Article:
Why some students find listening difficult
1. They are trying to understand every word
Despite the fact that we can cope with missing whole chunks of speech having a conversation on a noisy street in our own language, many people don't seem to be able to transfer that skill easily to a second language. One method of tackling this is to show them how to identify the important words that they need to listen out for. In English this is shown in an easy-to-spot way by which words in the sentence are stressed (spoken louder and longer). Another is to give them one very easy task that you know they can do even if they don't get 90% of what is being said to build up their confidence, such as identifying the name of a famous person or spotting something that is mentioned many times.
2. They get left behind trying to work out what a previous word meant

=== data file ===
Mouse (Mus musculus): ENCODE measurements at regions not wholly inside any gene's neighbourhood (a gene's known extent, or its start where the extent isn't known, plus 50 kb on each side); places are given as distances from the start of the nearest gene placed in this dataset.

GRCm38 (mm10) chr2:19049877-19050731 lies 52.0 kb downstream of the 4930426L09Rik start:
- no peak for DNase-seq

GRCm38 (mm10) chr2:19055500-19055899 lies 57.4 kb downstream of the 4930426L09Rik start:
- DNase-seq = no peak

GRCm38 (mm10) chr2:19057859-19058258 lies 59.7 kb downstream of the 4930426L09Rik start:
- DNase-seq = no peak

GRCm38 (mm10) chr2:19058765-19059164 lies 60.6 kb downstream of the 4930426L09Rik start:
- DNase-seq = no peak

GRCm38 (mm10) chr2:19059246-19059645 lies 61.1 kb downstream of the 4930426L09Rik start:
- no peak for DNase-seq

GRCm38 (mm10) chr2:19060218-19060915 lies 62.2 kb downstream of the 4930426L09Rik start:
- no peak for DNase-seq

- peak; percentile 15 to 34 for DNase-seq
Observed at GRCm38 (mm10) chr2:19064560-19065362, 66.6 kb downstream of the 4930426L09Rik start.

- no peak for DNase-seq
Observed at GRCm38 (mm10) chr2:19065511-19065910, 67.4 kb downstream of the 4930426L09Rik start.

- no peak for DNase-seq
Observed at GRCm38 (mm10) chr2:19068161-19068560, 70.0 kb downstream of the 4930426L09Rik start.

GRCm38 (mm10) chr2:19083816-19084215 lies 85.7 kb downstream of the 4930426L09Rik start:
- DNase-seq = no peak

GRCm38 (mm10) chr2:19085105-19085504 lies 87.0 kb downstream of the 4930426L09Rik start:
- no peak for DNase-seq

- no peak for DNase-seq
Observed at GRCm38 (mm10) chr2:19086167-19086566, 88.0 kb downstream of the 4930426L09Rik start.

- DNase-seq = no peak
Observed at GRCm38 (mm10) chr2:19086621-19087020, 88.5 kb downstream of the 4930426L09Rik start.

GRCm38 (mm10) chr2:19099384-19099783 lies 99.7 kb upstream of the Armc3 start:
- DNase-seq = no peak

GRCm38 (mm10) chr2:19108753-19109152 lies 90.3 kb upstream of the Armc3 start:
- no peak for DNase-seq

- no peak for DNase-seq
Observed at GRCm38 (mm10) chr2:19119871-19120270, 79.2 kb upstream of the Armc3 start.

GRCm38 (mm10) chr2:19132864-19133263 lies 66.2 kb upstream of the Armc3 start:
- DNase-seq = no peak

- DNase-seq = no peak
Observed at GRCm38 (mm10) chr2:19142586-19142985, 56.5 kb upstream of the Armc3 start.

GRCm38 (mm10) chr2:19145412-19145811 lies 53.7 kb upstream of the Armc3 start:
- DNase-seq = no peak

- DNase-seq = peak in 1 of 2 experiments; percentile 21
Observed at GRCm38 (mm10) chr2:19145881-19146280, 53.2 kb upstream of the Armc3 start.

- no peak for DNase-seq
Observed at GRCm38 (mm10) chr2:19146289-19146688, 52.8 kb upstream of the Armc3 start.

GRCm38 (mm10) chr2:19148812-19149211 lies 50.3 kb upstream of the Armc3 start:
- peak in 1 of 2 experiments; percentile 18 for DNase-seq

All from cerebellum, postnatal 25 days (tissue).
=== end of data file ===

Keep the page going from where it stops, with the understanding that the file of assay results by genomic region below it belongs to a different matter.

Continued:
This is one aspect of the problem above that all people speaking a foreign language have experienced at one time or another. This often happens when you hear a word you half remember and find you have completely lost the thread of what was being said by the time you remember what it means, but can also happen with words you are trying to work out that sound similar to something in your language, words you are trying to work out from the context or words you have heard many times before and are trying to guess the meaning of once and for all. In individual listenings you can cut down on this problem with vocab pre-teach and by getting students to talk about the same topic first to bring the relevant vocabulary for that topic area nearer the front of their brain. You could also use a listening that is in shorter segments or use the pause button to give their brains a chance to catch up, but teaching them the skill of coping with the multiple demands of listening and working out what words mean is not so easy. One training method is to use a listening or two to...